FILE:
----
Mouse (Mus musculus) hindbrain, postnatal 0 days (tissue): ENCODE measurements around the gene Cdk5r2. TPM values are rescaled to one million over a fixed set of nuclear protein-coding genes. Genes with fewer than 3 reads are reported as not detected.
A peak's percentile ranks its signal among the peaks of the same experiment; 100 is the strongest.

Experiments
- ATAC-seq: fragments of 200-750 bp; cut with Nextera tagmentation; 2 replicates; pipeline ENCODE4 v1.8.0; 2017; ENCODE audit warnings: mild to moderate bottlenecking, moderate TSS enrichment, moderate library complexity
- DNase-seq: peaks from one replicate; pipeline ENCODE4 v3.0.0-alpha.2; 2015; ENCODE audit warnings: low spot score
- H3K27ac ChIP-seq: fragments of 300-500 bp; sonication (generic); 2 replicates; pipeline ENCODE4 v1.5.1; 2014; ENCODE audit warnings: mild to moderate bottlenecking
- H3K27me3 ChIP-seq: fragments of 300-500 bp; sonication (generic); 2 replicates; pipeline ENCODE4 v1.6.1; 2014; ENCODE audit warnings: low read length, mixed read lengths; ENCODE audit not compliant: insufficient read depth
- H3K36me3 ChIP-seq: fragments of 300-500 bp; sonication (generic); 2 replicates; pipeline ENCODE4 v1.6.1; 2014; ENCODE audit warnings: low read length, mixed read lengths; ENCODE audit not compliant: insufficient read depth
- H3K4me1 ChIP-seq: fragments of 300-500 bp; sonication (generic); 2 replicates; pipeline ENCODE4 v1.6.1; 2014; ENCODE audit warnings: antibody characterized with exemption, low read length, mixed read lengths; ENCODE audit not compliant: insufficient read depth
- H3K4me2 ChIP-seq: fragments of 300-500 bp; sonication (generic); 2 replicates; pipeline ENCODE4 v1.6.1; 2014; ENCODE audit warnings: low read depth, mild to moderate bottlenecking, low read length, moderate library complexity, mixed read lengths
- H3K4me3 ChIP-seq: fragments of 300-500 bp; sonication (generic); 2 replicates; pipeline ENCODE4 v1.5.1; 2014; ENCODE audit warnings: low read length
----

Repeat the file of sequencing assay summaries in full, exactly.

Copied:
Mouse (Mus musculus) hindbrain, postnatal 0 days (tissue): ENCODE measurements around the gene Cdk5r2. TPM values are rescaled to one million over a fixed set of nuclear protein-coding genes. Genes with fewer than 3 reads are reported as not detected.
A peak's percentile ranks its signal among the peaks of the same experiment; 100 is the strongest.

Experiments
- ATAC-seq: fragments of 200-750 bp; cut with Nextera tagmentation; 2 replicates; pipeline ENCODE4 v1.8.0; 2017; ENCODE audit warnings: mild to moderate bottlenecking, moderate TSS enrichment, moderate library complexity
- DNase-seq: peaks from one replicate; pipeline ENCODE4 v3.0.0-alpha.2; 2015; ENCODE audit warnings: low spot score
- H3K27ac ChIP-seq: fragments of 300-500 bp; sonication (generic); 2 replicates; pipeline ENCODE4 v1.5.1; 2014; ENCODE audit warnings: mild to moderate bottlenecking
- H3K27me3 ChIP-seq: fragments of 300-500 bp; sonication (generic); 2 replicates; pipeline ENCODE4 v1.6.1; 2014; ENCODE audit warnings: low read length, mixed read lengths; ENCODE audit not compliant: insufficient read depth
- H3K36me3 ChIP-seq: fragments of 300-500 bp; sonication (generic); 2 replicates; pipeline ENCODE4 v1.6.1; 2014; ENCODE audit warnings: low read length, mixed read lengths; ENCODE audit not compliant: insufficient read depth
- H3K4me1 ChIP-seq: fragments of 300-500 bp; sonication (generic); 2 replicates; pipeline ENCODE4 v1.6.1; 2014; ENCODE audit warnings: antibody characterized with exemption, low read length, mixed read lengths; ENCODE audit not compliant: insufficient read depth
- H3K4me2 ChIP-seq: fragments of 300-500 bp; sonication (generic); 2 replicates; pipeline ENCODE4 v1.6.1; 2014; ENCODE audit warnings: low read depth, mild to moderate bottlenecking, low read length, moderate library complexity, mixed read lengths
- H3K4me3 ChIP-seq: fragments of 300-500 bp; sonication (generic); 2 replicates; pipeline ENCODE4 v1.5.1; 2014; ENCODE audit warnings: low read length